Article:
This isn't a problem in itself, but the habit of jumping back and forward between the science, myths, historical and cultural meanings and personal reflections of red hair without really concentrating on any one subject was tedious. It quickly became repetitive re-reading the same or similar points that Roach had introduced at the start of the book just to get to the new part of the discussion when it was reintroduced later in the book. Repitition also gives the impression that she didn't actually have a lot to say.
In the end, this book really seems to be a personal reflection on what red hair means to Marion Roach; how having red hair has shaped the way people have viewed her (she assumes) and her own identity; the visible connection that redhair gives her to her ancestors as well as total strangers; and what it means to her to be losing her "red" as her hair darkens with age. I think the book would have been more informative if it had been better focused and structured, and it would have been more interesting if Roach had just run with the 'Personal Memoirs of a Redhead'. But as an uneven mix of the two, it is let down on both fronts....more
Being an Australian, I probably come at this book with a different perspective than most. For starters, I can tell you the name of the current Prime MBeing an Australian, I probably come at this book with a different perspective than most. For starters, I can tell you the name of the current Prime Minister as well as several of those preceeding her.
The book is written from two separate trips Bill Bryson made to mainland Australia. While nominally broad, it's essentially held together by a few points - Australia is large and mostly empty. It's not nearly as empty as it seems. No one outside of Australia really cares.
There are a couple of other themes that come out during the course of the book (so one doesn't assume Bryson's obsession with size is related to any insecurities on his part). One is that Bryson really does seem to like Australia and the people he meets here. The other is that he is terrified of the place. He is strangely obsessed with all the deadly animals that you can find in Australia. He writes like he has (reason to have) one eye constantly trained on his back just waiting for a crocodile or a poisonous snake to come creeping up and do him in. Yet, apart from one encounter with a jellyfish (no one comes close to getting hurt) Bryson doesn't actually see anything deadly and nothing happens. It's all sources he's read and the accounts of people he speaks to. It's rather boring actually.
He's also obsessed with Aborigines, and while he does actually see some (better than his record with deadly animals) he just watches from afar and recounts what he's found out from research. While it may serve to make Bryson's point about how people handle the issue of Indigenous people in Australia, it also demonstrates one of the flaws in his travel writing. While Bryson writes what is for the most part a good book, it's not really about travelling.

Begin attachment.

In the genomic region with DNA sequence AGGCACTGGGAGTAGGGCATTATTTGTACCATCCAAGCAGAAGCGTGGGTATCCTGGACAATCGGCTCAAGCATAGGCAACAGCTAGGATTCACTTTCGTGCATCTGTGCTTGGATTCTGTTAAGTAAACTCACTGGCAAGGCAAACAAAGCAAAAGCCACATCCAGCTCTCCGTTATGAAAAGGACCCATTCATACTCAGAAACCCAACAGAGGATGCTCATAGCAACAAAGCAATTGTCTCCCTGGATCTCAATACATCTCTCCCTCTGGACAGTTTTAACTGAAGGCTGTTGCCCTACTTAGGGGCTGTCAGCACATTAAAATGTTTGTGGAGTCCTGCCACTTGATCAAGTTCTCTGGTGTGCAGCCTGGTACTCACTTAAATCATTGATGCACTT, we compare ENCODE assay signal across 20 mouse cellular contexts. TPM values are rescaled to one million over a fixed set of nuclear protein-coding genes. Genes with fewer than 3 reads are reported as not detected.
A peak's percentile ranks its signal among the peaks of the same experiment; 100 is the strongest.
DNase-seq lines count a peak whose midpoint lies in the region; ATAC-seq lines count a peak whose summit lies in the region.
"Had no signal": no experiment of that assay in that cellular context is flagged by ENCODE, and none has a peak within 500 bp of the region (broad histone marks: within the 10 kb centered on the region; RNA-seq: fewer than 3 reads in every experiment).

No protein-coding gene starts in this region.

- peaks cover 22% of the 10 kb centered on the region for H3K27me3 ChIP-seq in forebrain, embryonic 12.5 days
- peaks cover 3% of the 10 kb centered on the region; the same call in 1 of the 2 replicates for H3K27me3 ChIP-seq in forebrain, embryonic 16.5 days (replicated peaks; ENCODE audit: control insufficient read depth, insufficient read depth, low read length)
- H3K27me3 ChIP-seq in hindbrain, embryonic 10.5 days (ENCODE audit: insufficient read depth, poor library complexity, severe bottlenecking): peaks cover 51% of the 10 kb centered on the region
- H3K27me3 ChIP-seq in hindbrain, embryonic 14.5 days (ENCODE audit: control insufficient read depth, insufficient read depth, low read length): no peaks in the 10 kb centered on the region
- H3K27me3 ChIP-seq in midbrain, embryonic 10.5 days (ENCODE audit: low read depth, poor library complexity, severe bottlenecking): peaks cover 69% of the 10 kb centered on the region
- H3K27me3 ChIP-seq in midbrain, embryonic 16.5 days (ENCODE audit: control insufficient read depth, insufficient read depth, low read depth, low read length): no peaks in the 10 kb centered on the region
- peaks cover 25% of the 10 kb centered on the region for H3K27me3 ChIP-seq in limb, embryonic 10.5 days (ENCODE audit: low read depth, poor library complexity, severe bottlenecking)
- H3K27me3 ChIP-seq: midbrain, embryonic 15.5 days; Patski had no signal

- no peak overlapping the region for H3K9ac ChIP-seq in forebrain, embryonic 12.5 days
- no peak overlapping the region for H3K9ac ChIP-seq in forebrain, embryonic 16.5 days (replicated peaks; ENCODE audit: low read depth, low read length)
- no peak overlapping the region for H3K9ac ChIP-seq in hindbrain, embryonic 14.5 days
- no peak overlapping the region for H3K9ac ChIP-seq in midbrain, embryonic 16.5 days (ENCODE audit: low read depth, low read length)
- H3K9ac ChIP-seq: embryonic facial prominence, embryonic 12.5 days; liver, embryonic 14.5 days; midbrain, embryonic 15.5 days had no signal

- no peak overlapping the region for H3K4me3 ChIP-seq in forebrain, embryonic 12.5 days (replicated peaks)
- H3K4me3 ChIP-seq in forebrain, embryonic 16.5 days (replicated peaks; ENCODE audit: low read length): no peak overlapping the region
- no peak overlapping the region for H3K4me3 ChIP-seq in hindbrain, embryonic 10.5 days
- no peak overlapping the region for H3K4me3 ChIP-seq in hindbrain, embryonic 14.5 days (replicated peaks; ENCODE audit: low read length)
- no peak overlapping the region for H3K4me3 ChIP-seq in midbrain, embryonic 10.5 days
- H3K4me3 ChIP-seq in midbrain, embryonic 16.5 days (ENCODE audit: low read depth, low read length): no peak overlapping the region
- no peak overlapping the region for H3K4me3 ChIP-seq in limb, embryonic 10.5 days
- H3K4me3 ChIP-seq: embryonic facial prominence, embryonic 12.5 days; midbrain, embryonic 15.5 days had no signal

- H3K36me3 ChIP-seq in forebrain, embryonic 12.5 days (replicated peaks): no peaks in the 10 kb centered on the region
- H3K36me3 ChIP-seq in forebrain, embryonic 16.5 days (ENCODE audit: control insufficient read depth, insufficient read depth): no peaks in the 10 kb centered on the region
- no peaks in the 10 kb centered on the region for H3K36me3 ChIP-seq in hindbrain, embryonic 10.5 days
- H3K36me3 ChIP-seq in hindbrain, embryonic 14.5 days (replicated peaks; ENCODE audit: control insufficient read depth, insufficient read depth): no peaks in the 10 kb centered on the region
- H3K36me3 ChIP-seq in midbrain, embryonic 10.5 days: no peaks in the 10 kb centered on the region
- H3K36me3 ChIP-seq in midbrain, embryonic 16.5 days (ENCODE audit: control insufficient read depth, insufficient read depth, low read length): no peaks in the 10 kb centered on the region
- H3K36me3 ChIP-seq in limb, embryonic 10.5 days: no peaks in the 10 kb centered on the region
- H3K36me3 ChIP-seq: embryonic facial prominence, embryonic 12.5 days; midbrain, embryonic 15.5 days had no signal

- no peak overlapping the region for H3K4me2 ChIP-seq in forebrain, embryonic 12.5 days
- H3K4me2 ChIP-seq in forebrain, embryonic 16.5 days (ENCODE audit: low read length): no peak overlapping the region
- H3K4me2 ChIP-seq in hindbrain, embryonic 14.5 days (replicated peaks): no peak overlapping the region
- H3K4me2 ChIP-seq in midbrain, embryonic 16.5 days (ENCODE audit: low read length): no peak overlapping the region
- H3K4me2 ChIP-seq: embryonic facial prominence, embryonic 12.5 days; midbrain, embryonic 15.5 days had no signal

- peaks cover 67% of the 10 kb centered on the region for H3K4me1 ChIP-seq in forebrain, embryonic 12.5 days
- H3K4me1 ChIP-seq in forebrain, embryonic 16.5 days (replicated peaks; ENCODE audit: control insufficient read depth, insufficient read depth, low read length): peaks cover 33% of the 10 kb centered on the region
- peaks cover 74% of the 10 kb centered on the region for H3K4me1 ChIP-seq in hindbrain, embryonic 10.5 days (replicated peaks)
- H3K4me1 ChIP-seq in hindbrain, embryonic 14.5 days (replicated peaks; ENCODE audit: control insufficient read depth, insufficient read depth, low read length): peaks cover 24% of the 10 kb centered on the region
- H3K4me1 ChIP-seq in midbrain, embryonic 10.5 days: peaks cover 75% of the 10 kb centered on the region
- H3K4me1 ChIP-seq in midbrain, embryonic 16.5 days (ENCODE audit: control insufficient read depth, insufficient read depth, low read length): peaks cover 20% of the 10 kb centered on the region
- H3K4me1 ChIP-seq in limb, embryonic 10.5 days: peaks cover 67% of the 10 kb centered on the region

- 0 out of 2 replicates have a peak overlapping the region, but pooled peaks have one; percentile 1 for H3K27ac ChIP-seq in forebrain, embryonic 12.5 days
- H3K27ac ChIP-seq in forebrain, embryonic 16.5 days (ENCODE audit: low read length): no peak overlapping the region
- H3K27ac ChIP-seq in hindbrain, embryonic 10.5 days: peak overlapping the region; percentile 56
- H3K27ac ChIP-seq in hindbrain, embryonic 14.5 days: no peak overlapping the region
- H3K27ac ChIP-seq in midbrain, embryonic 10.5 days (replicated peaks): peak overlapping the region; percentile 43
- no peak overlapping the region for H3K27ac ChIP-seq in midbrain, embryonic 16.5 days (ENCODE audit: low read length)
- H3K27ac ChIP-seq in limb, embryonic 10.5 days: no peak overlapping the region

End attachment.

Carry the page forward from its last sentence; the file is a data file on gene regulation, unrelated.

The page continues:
Down Under (sold as In a Sunburned Country in the US) is easy to read, wryly humourous and well researched. However, if it wasn't for the facts Bryson brings in from his research and the humour with which he treats his subject matter, it wouldn't make for interesting reading. He mostly drives everywhere, travels in an improvised manner, checks out a museum or otherwise spends his free time in bars having a beer or two (to be fair, so do Australians ) and writes about that. It doesn't seem like Bryson actually had much time on either journey. It's far from an in-depth account; he spends a day or two in a city, ventures to a couple of suburbs, and then makes big sweeping statements about the place and the people (Bryson is a big fan of sweeping statements) integrating whatever might be of interest from what he has read and researched. It's a bit of a disppointment that he didn't make it to Tasmania. If Australia is a forgotten continent, Tasmania is certainly the most often forgotten (or overlooked) part of it. And this made me wonder how much is really Bryson's own experiences in the places he visited and how much has been shaped to demonstrate what he has learnt through reading other resources? Still, it's a credit to him that he can make it interesting.
And it was an interesting book. Bryson is a good writer, he takes you along with him on his journey and keeps you entertained for what is quite a broad and lengthy book. I learnt things about Australian history that I didn't know (not saying much, Australians aren't hugely well informed on our nation's history) and was reminded of many more things I had forgotten. I laughed, at Bryson's depictions of Australians, at Bryson himself. And I recognised those parts of my own country that I love and those parts that I'm deeply ashamed of... so all in all, it's probably as good a reflection of Australia as you're going to get.